It was the early 1970's and the company had sold three Model 25's to the Ecuadorian Air Force. The airplanes were nearing completion. A telex was sent to the FAE with schedules for pilot and maintenance training.

Word came back that the Air Force was concerned about certain aspects of the aircraft's performance. I was dispatched to resolve the problems.

I flew to Guayaquil and met Russell Crawford our local representative. His late father had established a small fixed base operation in Ecuador; he was also the Beech dealer and had a number of fumigation (spray) planes. Russ with his step-mother, now ran the operation. In his youth, Russ had lived with his mother in Los Angeles during the school year; in Ecuador with his father and step-mother during the summer months.

Russ was not able to shed much light on the difficulty other than to say we had a meeting with the Minister of Defense at 10 am the next morning. We caught an afternoon flight to Quito.

We arranged for a taxi to drive us to the Military Headquarters which was in an old colonial fort about ten miles out of town. Even though Quito is just a few miles from the equator, the elevation is 9,000 ft., so it was cool and foggy. The vegetation was a lush dark green which only accented the white washed walls of the fort which soon came into view.

The walls on the inside were as white as they were outside, We walked across the parade ground and I glanced around to see if there was a wall used to line up prisoners before they were shot. Seeing none, I felt a little better.

They kept us waiting about 30 minutes before being escorted under guard to a rather large wood paneled room. There were three long tables set up in a "U" shape. Behind the tables sat a dozen officers, each heavily weighted down with medals, ribbons and gold braid. Two chairs sat facing the tribunal, behind the podium stood the 5 ft 2 in Minister of Defense in a brown suit that was made for a man a half-foot taller. We took our chairs.

The Minister read a prepared charge stating that when the factory pilot flew the president, he flew the airplane in an illegal manner thereby endangering the life of the president. He then asked me what I had to say about that.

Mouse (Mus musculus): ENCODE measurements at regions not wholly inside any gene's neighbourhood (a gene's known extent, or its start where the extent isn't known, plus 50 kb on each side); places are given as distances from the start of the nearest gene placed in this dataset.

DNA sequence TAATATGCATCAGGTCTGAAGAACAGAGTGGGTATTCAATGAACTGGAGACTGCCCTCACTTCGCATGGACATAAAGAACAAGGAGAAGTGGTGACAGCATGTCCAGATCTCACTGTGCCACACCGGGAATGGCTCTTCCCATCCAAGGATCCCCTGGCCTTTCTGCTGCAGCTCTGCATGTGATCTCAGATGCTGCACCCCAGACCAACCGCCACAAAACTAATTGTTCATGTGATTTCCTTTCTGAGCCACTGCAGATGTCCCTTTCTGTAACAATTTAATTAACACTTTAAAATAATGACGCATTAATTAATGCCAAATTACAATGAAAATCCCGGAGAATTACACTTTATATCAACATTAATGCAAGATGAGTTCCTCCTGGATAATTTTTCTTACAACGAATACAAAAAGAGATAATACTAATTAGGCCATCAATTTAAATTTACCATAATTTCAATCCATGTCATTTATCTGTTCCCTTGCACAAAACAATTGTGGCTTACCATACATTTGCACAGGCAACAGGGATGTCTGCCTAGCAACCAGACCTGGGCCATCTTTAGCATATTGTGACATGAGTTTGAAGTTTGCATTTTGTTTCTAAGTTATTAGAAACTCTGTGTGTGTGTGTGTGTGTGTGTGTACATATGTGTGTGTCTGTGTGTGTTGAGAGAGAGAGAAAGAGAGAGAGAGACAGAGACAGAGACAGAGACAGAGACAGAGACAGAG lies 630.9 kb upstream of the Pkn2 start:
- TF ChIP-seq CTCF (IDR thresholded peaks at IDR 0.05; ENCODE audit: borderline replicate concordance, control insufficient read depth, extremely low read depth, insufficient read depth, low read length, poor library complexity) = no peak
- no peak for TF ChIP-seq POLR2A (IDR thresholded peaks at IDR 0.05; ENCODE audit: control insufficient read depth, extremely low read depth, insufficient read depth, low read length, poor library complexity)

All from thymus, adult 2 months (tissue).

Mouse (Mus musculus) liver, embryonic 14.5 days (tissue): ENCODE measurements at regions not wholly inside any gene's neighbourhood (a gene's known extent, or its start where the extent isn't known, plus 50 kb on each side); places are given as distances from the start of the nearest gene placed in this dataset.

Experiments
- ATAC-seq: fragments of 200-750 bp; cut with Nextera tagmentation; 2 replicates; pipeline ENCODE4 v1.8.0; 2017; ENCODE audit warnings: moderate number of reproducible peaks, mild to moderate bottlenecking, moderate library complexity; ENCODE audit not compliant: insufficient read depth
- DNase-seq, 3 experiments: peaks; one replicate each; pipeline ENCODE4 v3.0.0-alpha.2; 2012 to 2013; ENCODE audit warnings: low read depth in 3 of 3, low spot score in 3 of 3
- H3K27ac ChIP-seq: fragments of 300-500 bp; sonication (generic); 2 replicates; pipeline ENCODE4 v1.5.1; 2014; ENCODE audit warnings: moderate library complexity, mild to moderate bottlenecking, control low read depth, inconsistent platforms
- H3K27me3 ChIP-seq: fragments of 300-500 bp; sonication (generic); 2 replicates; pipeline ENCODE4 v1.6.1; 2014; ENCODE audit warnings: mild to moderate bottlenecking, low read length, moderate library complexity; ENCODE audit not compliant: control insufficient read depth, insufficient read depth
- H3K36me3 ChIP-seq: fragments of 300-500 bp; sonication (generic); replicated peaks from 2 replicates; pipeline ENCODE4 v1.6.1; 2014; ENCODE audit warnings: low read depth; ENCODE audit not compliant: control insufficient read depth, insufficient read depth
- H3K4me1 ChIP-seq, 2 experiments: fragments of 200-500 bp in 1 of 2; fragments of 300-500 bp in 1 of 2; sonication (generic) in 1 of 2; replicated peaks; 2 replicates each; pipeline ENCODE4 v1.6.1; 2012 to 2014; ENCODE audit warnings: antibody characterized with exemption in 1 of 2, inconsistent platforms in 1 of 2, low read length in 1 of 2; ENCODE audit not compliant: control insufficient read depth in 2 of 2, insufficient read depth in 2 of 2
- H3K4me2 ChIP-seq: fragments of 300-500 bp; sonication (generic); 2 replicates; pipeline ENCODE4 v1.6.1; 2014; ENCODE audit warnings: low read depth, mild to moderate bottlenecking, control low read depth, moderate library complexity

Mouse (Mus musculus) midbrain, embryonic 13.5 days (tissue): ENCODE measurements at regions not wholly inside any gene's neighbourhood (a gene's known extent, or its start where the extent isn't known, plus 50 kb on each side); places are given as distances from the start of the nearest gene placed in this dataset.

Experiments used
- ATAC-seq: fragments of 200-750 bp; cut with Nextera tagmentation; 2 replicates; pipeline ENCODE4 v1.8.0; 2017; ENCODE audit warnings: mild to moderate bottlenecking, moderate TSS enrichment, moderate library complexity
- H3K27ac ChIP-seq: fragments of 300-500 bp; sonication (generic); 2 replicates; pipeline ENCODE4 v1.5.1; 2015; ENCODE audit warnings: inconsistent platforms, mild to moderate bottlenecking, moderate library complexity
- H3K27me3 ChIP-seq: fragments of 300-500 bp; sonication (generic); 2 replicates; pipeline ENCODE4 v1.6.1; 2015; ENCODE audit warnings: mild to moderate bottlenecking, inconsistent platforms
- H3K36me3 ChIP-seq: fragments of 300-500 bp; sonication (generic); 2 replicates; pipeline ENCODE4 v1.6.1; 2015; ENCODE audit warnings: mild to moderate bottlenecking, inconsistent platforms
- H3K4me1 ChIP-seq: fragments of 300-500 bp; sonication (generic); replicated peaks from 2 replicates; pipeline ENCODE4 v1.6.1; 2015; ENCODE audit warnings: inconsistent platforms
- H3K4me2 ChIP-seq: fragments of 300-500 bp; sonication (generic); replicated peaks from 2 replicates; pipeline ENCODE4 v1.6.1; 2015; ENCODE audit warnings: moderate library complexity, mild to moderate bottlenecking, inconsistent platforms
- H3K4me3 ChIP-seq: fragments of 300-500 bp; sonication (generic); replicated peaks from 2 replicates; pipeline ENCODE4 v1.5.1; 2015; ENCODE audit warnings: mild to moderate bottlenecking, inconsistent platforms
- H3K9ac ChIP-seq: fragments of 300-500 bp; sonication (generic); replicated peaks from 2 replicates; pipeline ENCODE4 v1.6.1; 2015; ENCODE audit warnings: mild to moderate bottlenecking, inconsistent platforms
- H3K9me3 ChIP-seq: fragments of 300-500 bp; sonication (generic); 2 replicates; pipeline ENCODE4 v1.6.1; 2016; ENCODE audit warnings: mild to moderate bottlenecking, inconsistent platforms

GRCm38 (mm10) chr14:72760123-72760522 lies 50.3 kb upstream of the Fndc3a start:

What I wanted to say was that me and Russ didn't have anything to do with any of this, we were in our early thirties and had our whole lives ahead of us and please let us go home. Instead, I stuttered and stammered and finally told the group I would need the technical details of the charge before I could give them a response.

The Minister ordered that we meet with Col Pazminio, he was their expert, he had recently completed an aeronautical course in Brazil. It was the Colonel's position that when Jim Bir flew the President, the runway was too short based on the charts from the FAA approved Flight Manual.

My response was that the Flight Manual is intended for civilian use and assumes the loss of an engine on takeoff. Since the demo was for the Air Force, military rules applied and that both engines would produce 100% thrust and therefore shorter runways could be used.

The three of us returned to the tribunal, Pazminio presented his case and our case. The Minister was not impressed, he escalated the charges to attempted assassination. I told him I would need to consult with the factory and he dismissed us.

My boss was in France at the Paris Air Show. I sent him a cable and told him this was bigger than me and that he should get here as soon as possible. He arrived three days later.

We went to the U.S. Embassy and asked for help. They refused to get involved but gave us the name of a well connected lawyer. We were in his office an hour later. He listened to the story and said he would try to help, but it might get expensive, perhaps as much as $50,000. He was given the go-ahead and we were to come back the next day after lunch.

We returned the next day quite confident and feeling good about saving a $5 million contract with only a $50,000 investment. The lawyer soon burst our balloon. He said problem was bigger than he could manage for any amount and he would be grateful if we would leave his office as soon as possible.

By then we began to get a picture of what had happened. When the contracts were signed, the commanding general of the Air Force and his cronies were getting kick-backs on the transaction. Before we could get the airplanes built, the general was killed in a training mission. The new general was now looking at the transaction, $5 million was being spent from his budget and he was not going to get even a dime, so he pulled the plug.

The beaten Learjet team went back to the Minister. He was told if the government wanted to cancel the contract we would agree but keep their deposit. He said no, he was going to cancel the contract and demand damages. After much discussion, the contract was cancelled, the deposit would be returned. My boss would remain in the country until the money was transferred.

I knew the Bolivian Air Force was looking for a quick deliveries on photo mapping aircraft, so I took the first airplane South and went to La Paz and wrote a contract for two of the airplanes.